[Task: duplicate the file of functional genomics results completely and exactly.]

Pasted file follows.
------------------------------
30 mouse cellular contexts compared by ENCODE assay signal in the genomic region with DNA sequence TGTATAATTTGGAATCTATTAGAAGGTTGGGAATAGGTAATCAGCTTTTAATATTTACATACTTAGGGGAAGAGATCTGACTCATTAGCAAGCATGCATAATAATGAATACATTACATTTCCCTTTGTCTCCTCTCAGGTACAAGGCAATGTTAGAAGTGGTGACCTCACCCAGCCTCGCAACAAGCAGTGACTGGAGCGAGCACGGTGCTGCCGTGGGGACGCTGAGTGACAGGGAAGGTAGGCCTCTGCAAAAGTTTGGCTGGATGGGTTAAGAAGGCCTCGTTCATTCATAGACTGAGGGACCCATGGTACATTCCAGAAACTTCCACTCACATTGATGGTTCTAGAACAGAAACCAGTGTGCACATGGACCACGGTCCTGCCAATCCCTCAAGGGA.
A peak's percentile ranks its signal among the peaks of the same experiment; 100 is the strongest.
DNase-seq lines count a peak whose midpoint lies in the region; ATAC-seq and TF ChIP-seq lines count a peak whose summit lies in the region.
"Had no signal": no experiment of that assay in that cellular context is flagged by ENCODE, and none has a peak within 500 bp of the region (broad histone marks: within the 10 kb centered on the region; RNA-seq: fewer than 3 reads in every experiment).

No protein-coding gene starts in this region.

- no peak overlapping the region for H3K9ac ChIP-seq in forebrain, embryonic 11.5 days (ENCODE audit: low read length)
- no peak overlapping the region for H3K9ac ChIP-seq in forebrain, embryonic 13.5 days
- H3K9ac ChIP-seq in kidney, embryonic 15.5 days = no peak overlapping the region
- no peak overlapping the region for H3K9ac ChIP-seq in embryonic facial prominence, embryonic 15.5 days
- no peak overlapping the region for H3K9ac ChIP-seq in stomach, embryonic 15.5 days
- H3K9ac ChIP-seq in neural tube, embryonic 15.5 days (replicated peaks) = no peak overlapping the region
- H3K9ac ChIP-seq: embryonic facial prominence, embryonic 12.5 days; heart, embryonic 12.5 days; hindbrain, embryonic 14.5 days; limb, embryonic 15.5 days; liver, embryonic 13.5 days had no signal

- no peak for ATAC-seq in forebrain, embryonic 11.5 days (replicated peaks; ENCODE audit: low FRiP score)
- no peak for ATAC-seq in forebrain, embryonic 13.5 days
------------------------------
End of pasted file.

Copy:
30 mouse cellular contexts compared by ENCODE assay signal in the genomic region with DNA sequence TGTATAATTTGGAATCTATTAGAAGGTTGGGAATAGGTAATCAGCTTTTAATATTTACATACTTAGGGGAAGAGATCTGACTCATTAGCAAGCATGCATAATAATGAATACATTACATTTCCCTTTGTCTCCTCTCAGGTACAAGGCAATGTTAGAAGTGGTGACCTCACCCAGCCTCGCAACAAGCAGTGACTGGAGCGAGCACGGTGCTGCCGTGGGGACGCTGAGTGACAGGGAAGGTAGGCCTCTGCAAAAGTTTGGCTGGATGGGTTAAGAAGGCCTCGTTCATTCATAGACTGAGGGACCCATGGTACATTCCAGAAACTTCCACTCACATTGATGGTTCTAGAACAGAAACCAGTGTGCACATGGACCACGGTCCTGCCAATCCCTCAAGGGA.
A peak's percentile ranks its signal among the peaks of the same experiment; 100 is the strongest.
DNase-seq lines count a peak whose midpoint lies in the region; ATAC-seq and TF ChIP-seq lines count a peak whose summit lies in the region.
"Had no signal": no experiment of that assay in that cellular context is flagged by ENCODE, and none has a peak within 500 bp of the region (broad histone marks: within the 10 kb centered on the region; RNA-seq: fewer than 3 reads in every experiment).

No protein-coding gene starts in this region.

- no peak overlapping the region for H3K9ac ChIP-seq in forebrain, embryonic 11.5 days (ENCODE audit: low read length)
- no peak overlapping the region for H3K9ac ChIP-seq in forebrain, embryonic 13.5 days
- H3K9ac ChIP-seq in kidney, embryonic 15.5 days = no peak overlapping the region
- no peak overlapping the region for H3K9ac ChIP-seq in embryonic facial prominence, embryonic 15.5 days
- no peak overlapping the region for H3K9ac ChIP-seq in stomach, embryonic 15.5 days
- H3K9ac ChIP-seq in neural tube, embryonic 15.5 days (replicated peaks) = no peak overlapping the region
- H3K9ac ChIP-seq: embryonic facial prominence, embryonic 12.5 days; heart, embryonic 12.5 days; hindbrain, embryonic 14.5 days; limb, embryonic 15.5 days; liver, embryonic 13.5 days had no signal

- no peak for ATAC-seq in forebrain, embryonic 11.5 days (replicated peaks; ENCODE audit: low FRiP score)
- no peak for ATAC-seq in forebrain, embryonic 13.5 days